About the Nobel Prize in chemistry
10/02/2007 3:32 PM
09/08/2014 5:32 PM
The 2007 Nobel Prize in Chemistry was announced Wednesday, October 10, 2007. This year, the award will go to Gerhard Ertl of Germany for his work in laying the foundations of surface chemistry.
The prize is awarded every year on December 10 in Stockholm, Sweden. Recipients are selected by the Royal Swedish Academy of Sciences.
- 2006: Roger D. Kornberg, "for his studies of the molecular basis of eukaryotic transcription."
- 2005: Yves Chauvin, Robert H. Grubbs and Richard R. Schrock, "for the development of the metathesis method in organic synthesis."
- 2004: Aaron Ciechanover, Avram Hershko and Irwin Rose, "for the discovery of ubiquitin-mediated protein degradation."
- 2003: Peter Agre and Roderick MacKinnon, "for discoveries concerning channels in cell membranes."
- 2002: John B. Fenn, Koichi Tanaka and Kurt Wüthrich, "for the development of methods for identification and structure analyses of biological macromolecules."
- 2001: William S. Knowles and Ryoji Noyori, "for their work on chirally catalysed hydrogenation reactions," and K. Barry Sharpless, "for his work on chirally catalysed oxidation reactions."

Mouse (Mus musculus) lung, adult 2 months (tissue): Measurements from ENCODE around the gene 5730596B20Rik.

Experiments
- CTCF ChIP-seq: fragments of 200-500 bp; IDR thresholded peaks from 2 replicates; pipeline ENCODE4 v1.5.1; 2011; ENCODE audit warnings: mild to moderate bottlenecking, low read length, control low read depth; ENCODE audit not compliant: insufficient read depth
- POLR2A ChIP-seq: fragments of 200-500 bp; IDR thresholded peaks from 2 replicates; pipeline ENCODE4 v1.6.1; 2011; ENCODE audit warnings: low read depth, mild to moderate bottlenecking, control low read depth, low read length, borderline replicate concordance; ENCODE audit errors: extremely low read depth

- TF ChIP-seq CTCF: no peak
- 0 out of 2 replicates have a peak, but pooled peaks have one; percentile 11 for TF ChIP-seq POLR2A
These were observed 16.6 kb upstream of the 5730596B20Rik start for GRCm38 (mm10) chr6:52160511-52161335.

- 2000: Alan Heeger, Alan G. MacDiarmid and Hideki Shirakawa, "for the discovery and development of conductive polymers."
- 1999: Ahmed Zewail, "for his studies of the transition states of chemical reactions using femtosecond spectroscopy."
- 1998: Walter Kohn, "for his development of the density-functional theory," and John Pople, "for his development of computational methods in quantum chemistry."
- 1997: Paul D. Boyer and John E. Walker, "for their elucidation of the enzymatic mechanism underlying the synthesis of adenosine triphosphate (ATP)," and Jens C. Skou, "for the first discovery of an ion-transporting enzyme."
SOURCE: The Nobel Foundation
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